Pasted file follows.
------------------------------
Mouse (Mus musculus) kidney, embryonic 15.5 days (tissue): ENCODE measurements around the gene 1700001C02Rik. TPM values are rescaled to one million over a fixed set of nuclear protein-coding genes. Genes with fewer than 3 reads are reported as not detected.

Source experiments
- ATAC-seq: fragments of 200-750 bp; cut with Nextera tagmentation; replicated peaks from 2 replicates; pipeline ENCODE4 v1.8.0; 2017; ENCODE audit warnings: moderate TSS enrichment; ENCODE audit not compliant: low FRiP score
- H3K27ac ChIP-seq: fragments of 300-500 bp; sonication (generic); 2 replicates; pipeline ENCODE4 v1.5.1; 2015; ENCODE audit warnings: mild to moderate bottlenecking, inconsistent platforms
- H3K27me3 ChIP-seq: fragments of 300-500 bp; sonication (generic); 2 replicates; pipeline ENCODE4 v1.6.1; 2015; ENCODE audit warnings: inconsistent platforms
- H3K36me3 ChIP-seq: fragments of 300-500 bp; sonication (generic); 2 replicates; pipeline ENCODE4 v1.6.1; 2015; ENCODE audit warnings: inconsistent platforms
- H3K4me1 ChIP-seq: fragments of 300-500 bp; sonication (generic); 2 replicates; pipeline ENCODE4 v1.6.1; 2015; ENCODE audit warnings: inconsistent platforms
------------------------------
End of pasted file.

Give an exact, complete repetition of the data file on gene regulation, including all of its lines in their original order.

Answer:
Mouse (Mus musculus) kidney, embryonic 15.5 days (tissue): ENCODE measurements around the gene 1700001C02Rik. TPM values are rescaled to one million over a fixed set of nuclear protein-coding genes. Genes with fewer than 3 reads are reported as not detected.

Source experiments
- ATAC-seq: fragments of 200-750 bp; cut with Nextera tagmentation; replicated peaks from 2 replicates; pipeline ENCODE4 v1.8.0; 2017; ENCODE audit warnings: moderate TSS enrichment; ENCODE audit not compliant: low FRiP score
- H3K27ac ChIP-seq: fragments of 300-500 bp; sonication (generic); 2 replicates; pipeline ENCODE4 v1.5.1; 2015; ENCODE audit warnings: mild to moderate bottlenecking, inconsistent platforms
- H3K27me3 ChIP-seq: fragments of 300-500 bp; sonication (generic); 2 replicates; pipeline ENCODE4 v1.6.1; 2015; ENCODE audit warnings: inconsistent platforms
- H3K36me3 ChIP-seq: fragments of 300-500 bp; sonication (generic); 2 replicates; pipeline ENCODE4 v1.6.1; 2015; ENCODE audit warnings: inconsistent platforms
- H3K4me1 ChIP-seq: fragments of 300-500 bp; sonication (generic); 2 replicates; pipeline ENCODE4 v1.6.1; 2015; ENCODE audit warnings: inconsistent platforms